Soil is a living thing. It sustains life in many ways and plays a vital role in providing us with food, fuel, fiber, and shelter. Therefore, it is important to think about what we can do to protect this incredible resource for the present and future generations.
One of the methods farmers can contribute to protecting soil is with the use of cover crops. These are defined as “crops grown for the protection and enrichment of soil.” The benefits of the use of cover crops on agricultural land have been known for decades. However, the total acreage using these crops is extremely small. The main reason for that is that cover crops generally don’t turn a financial profit, so it is costly for farms to implement this great resource.
This is where pennycress comes in as a great alternative to traditional cover crops.
Pennycress bridges the gap between harvest for one year through to planting in the second year. While it grows, it actively provides benefits like other cover crops. It protects the soil against erosion, nutrient leaching, and early season weeds. It also acts as an attractive option for pollinators in early spring when other flowers are rare.
While pennycress serves as a living cover on otherwise fallow croplands, it also produces oil-rich seeds! This crop requires minimal additional nutrients after planting and its seeds can be harvested and sold to generate a profitable cash margin. Each acre of pennycress has the potential to produce 50-100 gallons of oil. Pennycress oil can be turned into renewable diesel or biodiesel.
However, oil is only one of the many use cases of pennycress. The crops also can be used to make bioplastics and is an inexpensive source of plant-based proteins. With proper infrastructure and supply chain optimization, using pennycress as a cover crop followed by harvest can substantially increase farm profits for US farmers. For this reason, pennycress has been called the “cash cover crop”!
The concept of bridging the gap between harvest and planting in much of the Midwest and Upper Midwest with a new crop is sometimes confusing. And rightfully so. This region experiences extreme snowfall and sub-zero temperatures for much of the winter and early spring. Fortunately, pennycress is extremely winter hardy. It can tolerate snowfall and snow cover, and extreme temperatures of -30oF with minimal damage.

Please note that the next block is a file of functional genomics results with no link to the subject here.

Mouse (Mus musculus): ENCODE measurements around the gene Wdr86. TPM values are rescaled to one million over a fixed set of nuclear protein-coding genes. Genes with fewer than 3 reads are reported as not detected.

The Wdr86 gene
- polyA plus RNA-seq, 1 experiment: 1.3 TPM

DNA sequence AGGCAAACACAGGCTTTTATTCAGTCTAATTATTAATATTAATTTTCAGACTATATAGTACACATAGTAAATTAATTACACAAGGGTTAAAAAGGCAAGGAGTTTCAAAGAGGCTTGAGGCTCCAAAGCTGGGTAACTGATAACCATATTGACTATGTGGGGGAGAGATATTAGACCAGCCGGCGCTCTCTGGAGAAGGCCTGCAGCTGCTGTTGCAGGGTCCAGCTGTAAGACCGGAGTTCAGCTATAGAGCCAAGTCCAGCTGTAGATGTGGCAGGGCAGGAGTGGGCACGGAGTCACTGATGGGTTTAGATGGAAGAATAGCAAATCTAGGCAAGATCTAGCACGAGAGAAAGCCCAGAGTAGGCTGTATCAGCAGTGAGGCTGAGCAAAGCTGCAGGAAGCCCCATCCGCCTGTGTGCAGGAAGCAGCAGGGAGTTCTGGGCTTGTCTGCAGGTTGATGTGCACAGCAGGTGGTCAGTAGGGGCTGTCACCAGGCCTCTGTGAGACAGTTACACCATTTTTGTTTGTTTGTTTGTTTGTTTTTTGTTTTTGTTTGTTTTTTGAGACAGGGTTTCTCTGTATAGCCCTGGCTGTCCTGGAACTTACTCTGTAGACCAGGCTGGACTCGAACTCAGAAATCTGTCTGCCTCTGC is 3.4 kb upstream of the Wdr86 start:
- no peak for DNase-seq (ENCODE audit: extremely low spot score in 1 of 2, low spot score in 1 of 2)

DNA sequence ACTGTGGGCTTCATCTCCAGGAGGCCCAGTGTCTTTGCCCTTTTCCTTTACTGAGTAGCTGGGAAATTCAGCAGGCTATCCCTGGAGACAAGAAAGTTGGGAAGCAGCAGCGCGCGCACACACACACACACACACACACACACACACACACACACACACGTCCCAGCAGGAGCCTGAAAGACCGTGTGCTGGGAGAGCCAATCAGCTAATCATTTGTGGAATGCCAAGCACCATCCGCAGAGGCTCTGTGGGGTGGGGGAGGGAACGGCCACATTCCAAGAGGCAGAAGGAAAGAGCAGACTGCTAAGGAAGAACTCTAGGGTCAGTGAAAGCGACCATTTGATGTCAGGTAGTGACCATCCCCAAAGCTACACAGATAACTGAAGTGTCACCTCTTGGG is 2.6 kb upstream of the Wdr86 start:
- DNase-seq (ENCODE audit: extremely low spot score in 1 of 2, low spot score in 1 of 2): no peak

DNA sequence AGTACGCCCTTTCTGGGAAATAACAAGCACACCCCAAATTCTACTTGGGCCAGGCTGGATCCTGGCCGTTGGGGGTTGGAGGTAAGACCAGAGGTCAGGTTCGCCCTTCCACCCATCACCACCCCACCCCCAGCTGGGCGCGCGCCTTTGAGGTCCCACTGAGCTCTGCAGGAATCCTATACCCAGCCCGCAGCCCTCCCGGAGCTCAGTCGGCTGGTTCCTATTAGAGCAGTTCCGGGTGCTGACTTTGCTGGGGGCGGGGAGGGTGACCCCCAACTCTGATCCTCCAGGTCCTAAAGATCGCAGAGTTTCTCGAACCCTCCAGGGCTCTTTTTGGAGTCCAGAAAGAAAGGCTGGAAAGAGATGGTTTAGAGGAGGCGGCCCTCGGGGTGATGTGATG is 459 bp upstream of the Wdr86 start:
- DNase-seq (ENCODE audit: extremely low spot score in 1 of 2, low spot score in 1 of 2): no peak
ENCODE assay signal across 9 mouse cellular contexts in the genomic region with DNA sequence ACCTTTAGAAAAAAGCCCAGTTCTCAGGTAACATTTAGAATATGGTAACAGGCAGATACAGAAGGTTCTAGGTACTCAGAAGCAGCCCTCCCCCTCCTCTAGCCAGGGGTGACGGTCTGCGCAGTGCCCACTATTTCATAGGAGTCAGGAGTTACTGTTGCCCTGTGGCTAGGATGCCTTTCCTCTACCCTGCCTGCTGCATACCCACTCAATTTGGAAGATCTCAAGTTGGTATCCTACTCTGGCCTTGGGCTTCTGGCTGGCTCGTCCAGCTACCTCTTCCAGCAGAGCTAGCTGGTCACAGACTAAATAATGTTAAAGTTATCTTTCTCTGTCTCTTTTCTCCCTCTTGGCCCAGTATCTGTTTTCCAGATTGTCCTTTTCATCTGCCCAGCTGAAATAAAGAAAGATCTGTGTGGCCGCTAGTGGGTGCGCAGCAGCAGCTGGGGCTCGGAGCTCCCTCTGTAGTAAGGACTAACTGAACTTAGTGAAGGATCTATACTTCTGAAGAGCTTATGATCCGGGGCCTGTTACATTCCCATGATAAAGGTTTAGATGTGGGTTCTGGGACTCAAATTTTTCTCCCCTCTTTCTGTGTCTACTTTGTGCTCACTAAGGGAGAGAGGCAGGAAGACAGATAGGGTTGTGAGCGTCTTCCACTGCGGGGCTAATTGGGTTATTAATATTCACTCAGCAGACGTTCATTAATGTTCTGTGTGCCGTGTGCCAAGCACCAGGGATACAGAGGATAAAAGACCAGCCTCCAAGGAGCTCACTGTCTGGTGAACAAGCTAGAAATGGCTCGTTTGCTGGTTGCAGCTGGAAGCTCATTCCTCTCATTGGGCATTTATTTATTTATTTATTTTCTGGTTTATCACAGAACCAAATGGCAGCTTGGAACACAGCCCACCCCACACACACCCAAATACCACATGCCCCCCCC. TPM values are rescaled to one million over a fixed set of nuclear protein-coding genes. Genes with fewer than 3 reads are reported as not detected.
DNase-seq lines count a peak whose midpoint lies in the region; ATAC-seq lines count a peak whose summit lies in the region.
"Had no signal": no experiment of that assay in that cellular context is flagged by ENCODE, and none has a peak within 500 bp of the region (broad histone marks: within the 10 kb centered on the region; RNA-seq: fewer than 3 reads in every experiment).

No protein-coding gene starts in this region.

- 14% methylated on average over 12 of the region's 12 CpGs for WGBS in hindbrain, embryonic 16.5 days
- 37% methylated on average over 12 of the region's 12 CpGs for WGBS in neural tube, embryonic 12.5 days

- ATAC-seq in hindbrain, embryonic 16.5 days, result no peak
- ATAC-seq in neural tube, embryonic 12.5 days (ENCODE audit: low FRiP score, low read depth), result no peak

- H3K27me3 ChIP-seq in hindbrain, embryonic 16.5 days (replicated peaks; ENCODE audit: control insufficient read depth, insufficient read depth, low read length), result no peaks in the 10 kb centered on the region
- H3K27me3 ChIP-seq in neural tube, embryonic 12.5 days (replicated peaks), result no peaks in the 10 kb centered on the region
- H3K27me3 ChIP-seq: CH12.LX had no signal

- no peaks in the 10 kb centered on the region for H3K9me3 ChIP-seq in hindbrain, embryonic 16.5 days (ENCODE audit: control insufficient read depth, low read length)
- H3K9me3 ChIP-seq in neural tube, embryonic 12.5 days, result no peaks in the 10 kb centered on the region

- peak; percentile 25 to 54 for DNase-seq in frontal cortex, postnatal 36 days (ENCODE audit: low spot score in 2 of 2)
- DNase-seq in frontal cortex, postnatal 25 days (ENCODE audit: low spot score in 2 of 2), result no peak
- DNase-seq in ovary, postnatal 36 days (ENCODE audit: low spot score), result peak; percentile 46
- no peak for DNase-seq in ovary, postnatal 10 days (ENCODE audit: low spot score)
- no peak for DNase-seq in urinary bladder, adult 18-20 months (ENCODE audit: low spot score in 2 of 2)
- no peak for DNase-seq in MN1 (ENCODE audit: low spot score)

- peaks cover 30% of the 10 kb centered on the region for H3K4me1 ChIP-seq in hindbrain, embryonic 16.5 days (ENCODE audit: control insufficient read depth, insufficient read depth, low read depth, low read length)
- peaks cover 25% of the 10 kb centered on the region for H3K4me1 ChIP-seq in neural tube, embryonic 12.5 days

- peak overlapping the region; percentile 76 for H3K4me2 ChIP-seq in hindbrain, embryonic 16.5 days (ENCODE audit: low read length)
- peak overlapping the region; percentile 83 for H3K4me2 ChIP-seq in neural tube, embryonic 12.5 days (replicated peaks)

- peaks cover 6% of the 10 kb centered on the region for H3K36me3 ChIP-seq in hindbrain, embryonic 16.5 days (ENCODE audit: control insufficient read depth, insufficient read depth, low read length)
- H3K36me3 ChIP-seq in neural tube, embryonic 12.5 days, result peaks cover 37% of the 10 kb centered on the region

Typically, pennycress gets planted during the fall and grows to a rosette stage before the heavy snow and cold temperatures arrive. Then it stays dormant for most of the winter under the snow biding its time for the snow to melt in the spring. When temperatures warm, pennycress enters the reproductive phase of its life cycle, flowers, and sets seed. This seed can be harvested and pressed for oil for renewable biofuels in its current state. It also has the potential to become an edible oil product like canola oil with the help of plant breeding.
As a cover crop, pennycress can play a powerful role in restoring soil biodiversity on the farm. Growing cover crops in the off-season is one of the farming practices that helps sequester more soil carbon and convert it to soil organic matter.
In addition to soybean oil, U.S. biodiesel producers will likely need more oilseed options to achieve the ambitious goal of 6 billion gallons in the U.S. by 2030. This means that production will have to double today’s number to reach that goal and will depend heavily on new crops to support this industry.
Pennycress has enormous potential in the realm of sustainable agricultural intensification such that farmers use the same amount of land for more output, all while helping the farmer’s farm profits, protecting the environment, and promoting soil health.
Answered by Zenith Tandukar, University of Minnesota
About us: This blog is sponsored and written by members of the American Society of Agronomy and Crop Science Society of America. Our members are researchers and trained, certified, professionals in the areas of growing our world’s food supply while protecting our environment. We work at universities, government research facilities, and private businesses across the United States and the world.
Categories: Cover Crops
Which species of pennycress? The USDA PLANTS Database list 15 different species and sub-species. I am sure there are differences, especially when it comes to oil production.
Where can i get the seeds of pennycreess and how do i grow them?
yes pennycress a good cover crop but how can do it in The Gambia